Littlemill 21yo 1992/2014 (52.9%, The Whisky Mercenary, Bourbon Cask)Color: Light gold

Nose: Fruity, waxy and spicy. Vanilla bean and vanilla Ice-cream. A breath of fresh air, but also some sea wind. Spicy oak with mocha. Extremely pleasant. Thin layer of honey and beeswax. Sugared yellow fruits, but also tiny, tiny hints of mustard. Hints of freshly cut oak but also an old cigar box. Cold tea (plain black tea, without milk or lemon). In the best sense of the word, a wood driven nose. Complex and very appetizing. Sometimes dry and dusty, the next very aromatic. Nice stuff!

Taste: Sweet and highly aromatic. A bit wet behind the ears, youthful oak. Yes this Whisky has been in an excellent cask. Lots of wax, beeswax, earwax, but also natural furniture polish, that doesn’t smell like an oil refinery. The wax and wood have an underlying sweetness and are aided by a nice hint of black fruits, and some oaky bitterness. Very well-balanced, and just right. It was bottled at the right moment. Maybe when it was younger it would have been more fruity, but would it have been such a distinguished gentledram?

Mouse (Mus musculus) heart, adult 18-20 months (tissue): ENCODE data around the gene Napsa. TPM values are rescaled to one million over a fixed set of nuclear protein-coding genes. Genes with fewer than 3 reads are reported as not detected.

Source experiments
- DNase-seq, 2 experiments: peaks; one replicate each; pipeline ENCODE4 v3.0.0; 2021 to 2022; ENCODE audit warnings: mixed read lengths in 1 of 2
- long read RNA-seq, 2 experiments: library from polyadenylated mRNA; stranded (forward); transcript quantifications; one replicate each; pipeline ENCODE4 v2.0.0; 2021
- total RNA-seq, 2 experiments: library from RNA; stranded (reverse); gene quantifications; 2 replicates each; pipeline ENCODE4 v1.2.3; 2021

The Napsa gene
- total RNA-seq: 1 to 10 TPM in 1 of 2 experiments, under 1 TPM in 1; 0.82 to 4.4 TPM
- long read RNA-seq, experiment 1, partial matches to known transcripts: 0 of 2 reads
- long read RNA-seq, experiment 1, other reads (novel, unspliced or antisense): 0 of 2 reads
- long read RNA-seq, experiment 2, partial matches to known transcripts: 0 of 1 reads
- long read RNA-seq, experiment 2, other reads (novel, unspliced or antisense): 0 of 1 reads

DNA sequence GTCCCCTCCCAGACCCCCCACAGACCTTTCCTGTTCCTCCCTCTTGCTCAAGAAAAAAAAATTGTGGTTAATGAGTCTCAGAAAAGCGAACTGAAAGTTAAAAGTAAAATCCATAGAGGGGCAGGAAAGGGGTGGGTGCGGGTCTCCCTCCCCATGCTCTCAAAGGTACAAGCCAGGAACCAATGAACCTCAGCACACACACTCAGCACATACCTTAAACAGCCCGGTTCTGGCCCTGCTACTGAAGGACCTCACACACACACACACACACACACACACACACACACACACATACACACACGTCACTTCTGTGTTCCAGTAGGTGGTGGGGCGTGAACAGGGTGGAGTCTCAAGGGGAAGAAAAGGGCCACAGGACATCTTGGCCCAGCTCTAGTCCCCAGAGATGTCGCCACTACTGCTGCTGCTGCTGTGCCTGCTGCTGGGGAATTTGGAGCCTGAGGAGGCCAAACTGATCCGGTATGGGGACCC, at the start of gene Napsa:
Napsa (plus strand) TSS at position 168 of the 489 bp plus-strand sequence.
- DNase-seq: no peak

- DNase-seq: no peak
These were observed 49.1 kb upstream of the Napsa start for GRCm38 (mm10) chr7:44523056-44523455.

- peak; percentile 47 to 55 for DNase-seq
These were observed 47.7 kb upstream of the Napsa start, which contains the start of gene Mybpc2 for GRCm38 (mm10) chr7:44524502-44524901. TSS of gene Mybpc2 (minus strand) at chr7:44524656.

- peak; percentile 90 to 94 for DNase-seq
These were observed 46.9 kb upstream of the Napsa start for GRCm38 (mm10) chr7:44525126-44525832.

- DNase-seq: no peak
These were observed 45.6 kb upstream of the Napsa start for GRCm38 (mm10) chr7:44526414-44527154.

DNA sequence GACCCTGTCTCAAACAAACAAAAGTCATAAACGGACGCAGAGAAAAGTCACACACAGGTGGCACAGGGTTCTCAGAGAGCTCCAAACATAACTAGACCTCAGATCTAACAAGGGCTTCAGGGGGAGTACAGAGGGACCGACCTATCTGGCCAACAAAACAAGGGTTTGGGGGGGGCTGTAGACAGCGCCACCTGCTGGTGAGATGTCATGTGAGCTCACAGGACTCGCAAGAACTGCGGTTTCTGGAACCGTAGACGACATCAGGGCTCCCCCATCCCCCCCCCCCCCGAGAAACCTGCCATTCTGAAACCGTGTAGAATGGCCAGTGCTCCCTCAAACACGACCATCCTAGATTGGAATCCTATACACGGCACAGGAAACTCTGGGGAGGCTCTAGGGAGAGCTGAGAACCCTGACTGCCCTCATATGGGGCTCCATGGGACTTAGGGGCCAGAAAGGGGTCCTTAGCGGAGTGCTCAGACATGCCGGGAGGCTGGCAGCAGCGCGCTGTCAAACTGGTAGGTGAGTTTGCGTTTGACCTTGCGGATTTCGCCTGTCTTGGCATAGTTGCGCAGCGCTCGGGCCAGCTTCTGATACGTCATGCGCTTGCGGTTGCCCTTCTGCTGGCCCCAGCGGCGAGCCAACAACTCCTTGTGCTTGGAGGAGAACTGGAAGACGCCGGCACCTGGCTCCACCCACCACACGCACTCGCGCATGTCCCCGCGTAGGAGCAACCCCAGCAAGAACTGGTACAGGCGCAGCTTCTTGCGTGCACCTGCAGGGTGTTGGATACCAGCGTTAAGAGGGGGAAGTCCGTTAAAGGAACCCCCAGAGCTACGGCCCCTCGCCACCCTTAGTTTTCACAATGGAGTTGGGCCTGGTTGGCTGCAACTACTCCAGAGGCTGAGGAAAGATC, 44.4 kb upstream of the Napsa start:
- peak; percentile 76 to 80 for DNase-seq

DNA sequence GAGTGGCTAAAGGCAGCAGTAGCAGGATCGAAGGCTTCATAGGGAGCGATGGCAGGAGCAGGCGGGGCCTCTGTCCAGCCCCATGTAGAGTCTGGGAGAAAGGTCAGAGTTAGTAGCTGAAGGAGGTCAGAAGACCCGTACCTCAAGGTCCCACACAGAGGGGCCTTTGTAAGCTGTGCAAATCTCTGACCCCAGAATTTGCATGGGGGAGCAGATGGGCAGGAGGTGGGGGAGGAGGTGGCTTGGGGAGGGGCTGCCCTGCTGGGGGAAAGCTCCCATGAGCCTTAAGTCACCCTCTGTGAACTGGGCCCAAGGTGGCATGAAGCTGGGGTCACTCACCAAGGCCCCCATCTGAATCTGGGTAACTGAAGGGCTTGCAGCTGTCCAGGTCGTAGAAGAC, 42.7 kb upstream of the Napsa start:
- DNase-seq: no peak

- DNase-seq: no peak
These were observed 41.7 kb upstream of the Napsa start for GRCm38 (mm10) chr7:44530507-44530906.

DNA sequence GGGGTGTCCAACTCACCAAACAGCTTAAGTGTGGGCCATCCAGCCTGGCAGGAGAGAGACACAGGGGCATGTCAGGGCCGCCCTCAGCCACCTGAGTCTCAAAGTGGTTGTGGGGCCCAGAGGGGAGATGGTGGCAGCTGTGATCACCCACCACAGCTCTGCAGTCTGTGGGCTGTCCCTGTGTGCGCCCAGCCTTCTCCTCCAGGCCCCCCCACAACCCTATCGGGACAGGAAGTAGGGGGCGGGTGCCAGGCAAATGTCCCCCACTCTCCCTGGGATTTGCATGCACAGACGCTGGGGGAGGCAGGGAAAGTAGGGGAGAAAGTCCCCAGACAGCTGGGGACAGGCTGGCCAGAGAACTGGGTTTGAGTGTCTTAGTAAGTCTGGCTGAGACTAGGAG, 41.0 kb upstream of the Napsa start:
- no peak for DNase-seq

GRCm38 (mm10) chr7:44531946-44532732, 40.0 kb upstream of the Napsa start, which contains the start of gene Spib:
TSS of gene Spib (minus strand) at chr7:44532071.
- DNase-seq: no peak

Not every Bourbon cask is just a Bourbon cask, and not every freshly distilled Spirit that is meant to be a Single Malt Whisky is alike. Still when you take a (freshly used or refilled) Bourbon Barrel or remade Hogshead and put new-made Spirit in it, you more or less know what you’re going to get. Sometimes some especially great wood finds its way into the cask, or the barley was great, or fresh, or from a great variety. Sometimes something magical happens. Single cask Whiskies like these are all about the details so it takes an anorak like Jürgen to pick them out. Well done.

Points: 88